office, and was told by my elder brother that these instructors were considered to be partly paid in honor-this being certainly a high lesson to impress on schoolboys.
It must finally be remembered that an essential part of the atmosphere of Old Cambridge was what may be called the habit of precocity on the intellectual side.
The period described was one of infant schools,--institutions quite unlike the modern kindergarten,--and the forcing process was applied very early, so as insensibly to modify us all. Margaret Fuller
began to study Latin at the age of six, and recited to her father after he had come back from his lawyer's office, being often kept up for the purpose until late in the evening.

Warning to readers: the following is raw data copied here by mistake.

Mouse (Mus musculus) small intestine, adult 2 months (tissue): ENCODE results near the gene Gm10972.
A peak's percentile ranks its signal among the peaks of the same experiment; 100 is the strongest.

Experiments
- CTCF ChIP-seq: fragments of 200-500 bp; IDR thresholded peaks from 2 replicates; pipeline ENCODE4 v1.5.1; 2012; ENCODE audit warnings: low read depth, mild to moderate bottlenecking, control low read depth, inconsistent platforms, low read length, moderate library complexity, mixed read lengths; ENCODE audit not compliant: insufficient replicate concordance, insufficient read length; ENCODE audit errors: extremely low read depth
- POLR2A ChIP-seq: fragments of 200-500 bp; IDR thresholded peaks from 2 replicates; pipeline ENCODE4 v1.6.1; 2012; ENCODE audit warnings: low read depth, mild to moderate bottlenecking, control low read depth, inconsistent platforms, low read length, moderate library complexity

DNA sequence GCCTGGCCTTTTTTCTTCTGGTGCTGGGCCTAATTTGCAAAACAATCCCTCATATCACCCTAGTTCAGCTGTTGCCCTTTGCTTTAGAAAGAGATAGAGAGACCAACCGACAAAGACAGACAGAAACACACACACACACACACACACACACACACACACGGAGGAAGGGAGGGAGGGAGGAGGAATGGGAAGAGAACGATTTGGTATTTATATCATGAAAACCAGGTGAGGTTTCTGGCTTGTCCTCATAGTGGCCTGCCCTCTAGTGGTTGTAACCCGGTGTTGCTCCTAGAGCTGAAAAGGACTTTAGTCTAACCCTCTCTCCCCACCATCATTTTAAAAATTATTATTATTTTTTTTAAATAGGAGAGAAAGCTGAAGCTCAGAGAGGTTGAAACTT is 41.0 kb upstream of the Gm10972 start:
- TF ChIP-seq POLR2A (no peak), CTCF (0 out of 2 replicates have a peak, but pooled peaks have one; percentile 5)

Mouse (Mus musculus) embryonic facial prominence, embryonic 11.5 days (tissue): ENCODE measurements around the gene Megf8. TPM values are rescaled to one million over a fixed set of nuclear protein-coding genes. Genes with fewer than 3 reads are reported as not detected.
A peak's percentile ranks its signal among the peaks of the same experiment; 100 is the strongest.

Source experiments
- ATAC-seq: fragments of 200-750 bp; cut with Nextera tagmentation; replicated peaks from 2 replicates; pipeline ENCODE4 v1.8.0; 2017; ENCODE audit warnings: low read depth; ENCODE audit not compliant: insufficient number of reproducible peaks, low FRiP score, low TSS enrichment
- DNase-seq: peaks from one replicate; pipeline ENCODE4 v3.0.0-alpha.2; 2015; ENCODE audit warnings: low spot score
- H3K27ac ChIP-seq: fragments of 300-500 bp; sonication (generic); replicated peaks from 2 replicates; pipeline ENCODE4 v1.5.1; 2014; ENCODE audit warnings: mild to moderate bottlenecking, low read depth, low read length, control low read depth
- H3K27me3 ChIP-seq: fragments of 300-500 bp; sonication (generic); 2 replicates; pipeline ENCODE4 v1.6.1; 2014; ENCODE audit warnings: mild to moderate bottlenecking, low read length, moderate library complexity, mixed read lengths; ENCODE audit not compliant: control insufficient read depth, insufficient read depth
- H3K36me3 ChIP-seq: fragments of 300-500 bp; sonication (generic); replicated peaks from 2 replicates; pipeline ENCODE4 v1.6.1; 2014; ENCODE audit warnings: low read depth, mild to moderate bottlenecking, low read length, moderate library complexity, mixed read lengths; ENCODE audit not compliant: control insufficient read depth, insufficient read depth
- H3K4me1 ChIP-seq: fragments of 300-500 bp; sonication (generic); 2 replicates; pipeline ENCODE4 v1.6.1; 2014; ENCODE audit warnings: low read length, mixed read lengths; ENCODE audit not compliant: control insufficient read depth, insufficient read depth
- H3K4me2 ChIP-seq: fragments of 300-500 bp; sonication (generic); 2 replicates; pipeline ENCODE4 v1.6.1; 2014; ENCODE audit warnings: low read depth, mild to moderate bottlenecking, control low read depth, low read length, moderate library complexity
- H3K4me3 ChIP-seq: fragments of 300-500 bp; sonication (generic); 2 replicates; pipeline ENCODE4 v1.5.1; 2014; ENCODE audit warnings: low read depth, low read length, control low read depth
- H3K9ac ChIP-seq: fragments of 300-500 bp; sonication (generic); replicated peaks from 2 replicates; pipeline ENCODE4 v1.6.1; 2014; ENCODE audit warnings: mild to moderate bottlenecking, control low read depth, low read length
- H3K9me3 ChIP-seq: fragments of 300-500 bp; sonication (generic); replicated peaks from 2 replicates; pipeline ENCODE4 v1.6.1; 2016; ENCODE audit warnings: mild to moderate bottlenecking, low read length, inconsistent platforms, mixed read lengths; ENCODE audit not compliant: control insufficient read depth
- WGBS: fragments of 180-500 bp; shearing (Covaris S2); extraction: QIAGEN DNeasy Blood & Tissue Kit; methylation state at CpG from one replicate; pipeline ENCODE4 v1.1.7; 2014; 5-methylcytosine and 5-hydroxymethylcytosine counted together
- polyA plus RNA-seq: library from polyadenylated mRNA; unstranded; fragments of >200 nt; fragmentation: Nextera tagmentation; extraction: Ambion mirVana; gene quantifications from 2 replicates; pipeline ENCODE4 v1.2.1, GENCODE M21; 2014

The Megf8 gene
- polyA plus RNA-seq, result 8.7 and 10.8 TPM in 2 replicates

The Rev. Dr. Hedge
, afterwards so intimately associated with her, assured me that there was nothing remarkable about this process of forcing except that it was applied to a girl; all the professors' sons, he said, were educated in the same way. He himself was fitted for college at eleven, and had read at least half of the whole body of Latin literature before that time.
I have given elsewhere a letter I once received from a little girl